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New research results or upcoming events: Stay up-to-date on what is happening at TUM.

  • Prof. Vasilis Ntziachristos demonstrates an imaging method similar to multi-spectral optoacoustic mesoscopy.
    • Research news

    High-resolution 3D view inside tumors

    Opto-acoustic mesoscopy visualizes tumor tissue patterns

    Breast cancer is the most common cancer in women. But individual tumors can vary significantly, presenting different spatial patterns within their mass. Researchers at the Technical University of Munich (TUM) and Helmholtz Zentrum München have now succeeded in visualizing spatial changes within tumors by means of optoacoustics. This method may be helpful for the future development of new drugs.

  • Blick durchs Fluoreszenz-Mikroskop
    • Research news
    • Reading time: 3 MIN

    How fungi are becoming the future

    Fungal biotechnology as a driver of innovation for a biobased economy

    How will we be able to feed 10 billion people in the not too distant future without causing widespread environmental damage? How can we stop using petroleum and still be able to manufacture chemical industry products? These are just some of the questions which humankind is facing today. Potential answers to these questions can be found in the latest developments in fungal biotechnology, which can now be read in a white paper entitled Growing a circular economy with fungal biotechnology.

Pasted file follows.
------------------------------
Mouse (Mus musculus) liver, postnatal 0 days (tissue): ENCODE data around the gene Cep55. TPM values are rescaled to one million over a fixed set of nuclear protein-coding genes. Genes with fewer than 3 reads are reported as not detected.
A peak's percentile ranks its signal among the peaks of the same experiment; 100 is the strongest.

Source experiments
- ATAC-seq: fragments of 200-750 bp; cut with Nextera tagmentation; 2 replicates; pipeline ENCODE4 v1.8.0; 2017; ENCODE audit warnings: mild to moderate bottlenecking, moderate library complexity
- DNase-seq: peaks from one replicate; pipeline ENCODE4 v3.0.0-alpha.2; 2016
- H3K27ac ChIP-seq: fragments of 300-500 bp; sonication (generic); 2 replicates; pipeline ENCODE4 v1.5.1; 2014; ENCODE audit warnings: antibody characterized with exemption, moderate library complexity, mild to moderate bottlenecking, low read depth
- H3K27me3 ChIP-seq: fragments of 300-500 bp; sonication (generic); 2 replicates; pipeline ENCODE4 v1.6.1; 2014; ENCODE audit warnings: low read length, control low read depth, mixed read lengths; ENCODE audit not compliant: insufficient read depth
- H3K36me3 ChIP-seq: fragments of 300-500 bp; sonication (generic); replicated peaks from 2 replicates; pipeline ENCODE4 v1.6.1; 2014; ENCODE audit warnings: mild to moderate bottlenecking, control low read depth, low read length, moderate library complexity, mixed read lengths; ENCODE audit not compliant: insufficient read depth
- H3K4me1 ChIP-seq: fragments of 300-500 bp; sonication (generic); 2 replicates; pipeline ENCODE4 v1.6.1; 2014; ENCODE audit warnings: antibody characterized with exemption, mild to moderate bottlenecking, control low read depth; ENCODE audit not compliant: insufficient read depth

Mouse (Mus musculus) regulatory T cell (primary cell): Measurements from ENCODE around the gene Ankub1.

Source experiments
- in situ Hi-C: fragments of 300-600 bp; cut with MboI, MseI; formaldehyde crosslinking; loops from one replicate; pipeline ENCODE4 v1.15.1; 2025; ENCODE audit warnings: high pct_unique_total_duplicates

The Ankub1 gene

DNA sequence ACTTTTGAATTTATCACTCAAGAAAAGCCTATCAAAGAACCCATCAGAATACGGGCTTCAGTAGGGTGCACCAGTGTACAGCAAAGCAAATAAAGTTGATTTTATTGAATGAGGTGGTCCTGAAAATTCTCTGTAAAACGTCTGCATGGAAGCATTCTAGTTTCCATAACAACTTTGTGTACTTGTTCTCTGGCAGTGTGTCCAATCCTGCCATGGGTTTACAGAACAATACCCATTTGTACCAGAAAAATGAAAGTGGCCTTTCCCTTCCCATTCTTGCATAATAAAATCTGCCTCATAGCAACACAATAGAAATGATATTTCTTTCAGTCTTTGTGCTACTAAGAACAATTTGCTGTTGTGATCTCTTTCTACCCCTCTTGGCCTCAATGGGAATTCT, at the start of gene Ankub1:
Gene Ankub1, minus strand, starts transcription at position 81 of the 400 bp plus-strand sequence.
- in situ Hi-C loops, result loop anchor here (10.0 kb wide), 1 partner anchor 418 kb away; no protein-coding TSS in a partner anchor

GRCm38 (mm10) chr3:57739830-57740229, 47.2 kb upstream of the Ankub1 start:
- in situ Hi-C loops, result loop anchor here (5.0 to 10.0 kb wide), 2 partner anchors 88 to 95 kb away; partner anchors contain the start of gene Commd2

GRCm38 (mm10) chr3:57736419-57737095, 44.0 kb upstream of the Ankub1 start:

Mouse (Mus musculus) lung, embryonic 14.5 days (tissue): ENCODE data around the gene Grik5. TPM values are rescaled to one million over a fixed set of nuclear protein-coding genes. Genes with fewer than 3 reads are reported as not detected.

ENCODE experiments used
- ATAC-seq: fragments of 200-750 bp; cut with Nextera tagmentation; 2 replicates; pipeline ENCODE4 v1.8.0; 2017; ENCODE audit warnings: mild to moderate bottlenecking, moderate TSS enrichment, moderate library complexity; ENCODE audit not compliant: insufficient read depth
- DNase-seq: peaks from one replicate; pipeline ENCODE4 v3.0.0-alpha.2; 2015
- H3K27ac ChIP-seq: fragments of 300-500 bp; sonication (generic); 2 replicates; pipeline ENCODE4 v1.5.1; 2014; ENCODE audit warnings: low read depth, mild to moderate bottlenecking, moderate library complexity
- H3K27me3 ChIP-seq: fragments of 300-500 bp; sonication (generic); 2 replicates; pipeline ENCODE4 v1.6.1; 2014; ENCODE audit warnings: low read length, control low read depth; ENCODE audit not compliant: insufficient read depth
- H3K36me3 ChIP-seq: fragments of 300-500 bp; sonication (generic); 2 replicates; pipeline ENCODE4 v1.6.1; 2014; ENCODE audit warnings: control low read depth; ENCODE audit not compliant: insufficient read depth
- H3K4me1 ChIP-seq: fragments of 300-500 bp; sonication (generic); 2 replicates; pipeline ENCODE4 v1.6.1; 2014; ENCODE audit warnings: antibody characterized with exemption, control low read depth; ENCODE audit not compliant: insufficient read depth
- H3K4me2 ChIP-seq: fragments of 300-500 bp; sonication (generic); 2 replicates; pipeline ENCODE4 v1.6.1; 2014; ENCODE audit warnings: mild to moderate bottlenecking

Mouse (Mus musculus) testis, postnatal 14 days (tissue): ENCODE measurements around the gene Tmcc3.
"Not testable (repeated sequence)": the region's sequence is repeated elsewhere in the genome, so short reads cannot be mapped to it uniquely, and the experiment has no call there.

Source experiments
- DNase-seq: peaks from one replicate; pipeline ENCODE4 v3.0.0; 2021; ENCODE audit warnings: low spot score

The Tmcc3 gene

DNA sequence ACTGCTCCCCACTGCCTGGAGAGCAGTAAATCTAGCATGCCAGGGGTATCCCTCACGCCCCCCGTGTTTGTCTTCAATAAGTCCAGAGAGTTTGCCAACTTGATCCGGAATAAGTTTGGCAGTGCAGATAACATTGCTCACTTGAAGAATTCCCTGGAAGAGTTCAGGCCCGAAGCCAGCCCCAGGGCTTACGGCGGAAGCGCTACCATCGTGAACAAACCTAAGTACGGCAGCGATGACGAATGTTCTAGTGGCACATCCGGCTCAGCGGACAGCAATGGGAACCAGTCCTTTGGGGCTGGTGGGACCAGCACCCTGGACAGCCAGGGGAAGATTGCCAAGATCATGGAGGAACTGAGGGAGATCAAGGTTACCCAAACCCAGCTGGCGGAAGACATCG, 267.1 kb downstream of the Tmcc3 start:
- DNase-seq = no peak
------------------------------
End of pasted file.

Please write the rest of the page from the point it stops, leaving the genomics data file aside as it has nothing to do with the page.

• DNA-Origami
    • Campus news
    • Reading time: 5 MIN

    State of Bavaria raises AI research to new heights

    Massive expansion of artificial intelligence research at TUM

    Under the Bavarian government's Hightech Agenda Bayern, TUM's leading expertise in the forward-looking fields of robotics and artificial intelligence is set to undergo a massive expansion. By establishing 14 new professorships, including two under the auspices of multi-location Bavarian research cooperatives, the initiative contributes to position TUM among the world's leading centers of research and innovation in AI and machine intelligence.

  • Mikroskopische Aufnahmen im Mausmodell
    • Research news
    • Reading time: 3 MIN

    A disease trigger for pancreatitis has been identified

    A Calcium channel is involved in the development of pancreatitis

    One factor contributing to the development of pancreatitis lies in mutations within a cell membrane ion channel that is characterized by its specific permeability for calcium ions. This groundbreaking discovery was made by a research team at Technical University of Munich (TUM), in cooperation with other groups from Germany, Japan and France. These insights could lead to the development of new therapeutic agents for treating and preventing chronic pancreatitis.

  • Landeanflug auf ein Schiff im Hubschraubersimulator.
    • Research news
    • Reading time: 3 MIN

    Safe landings in rough seas

    An augmented reality display to help helicopter pilots land safely on ships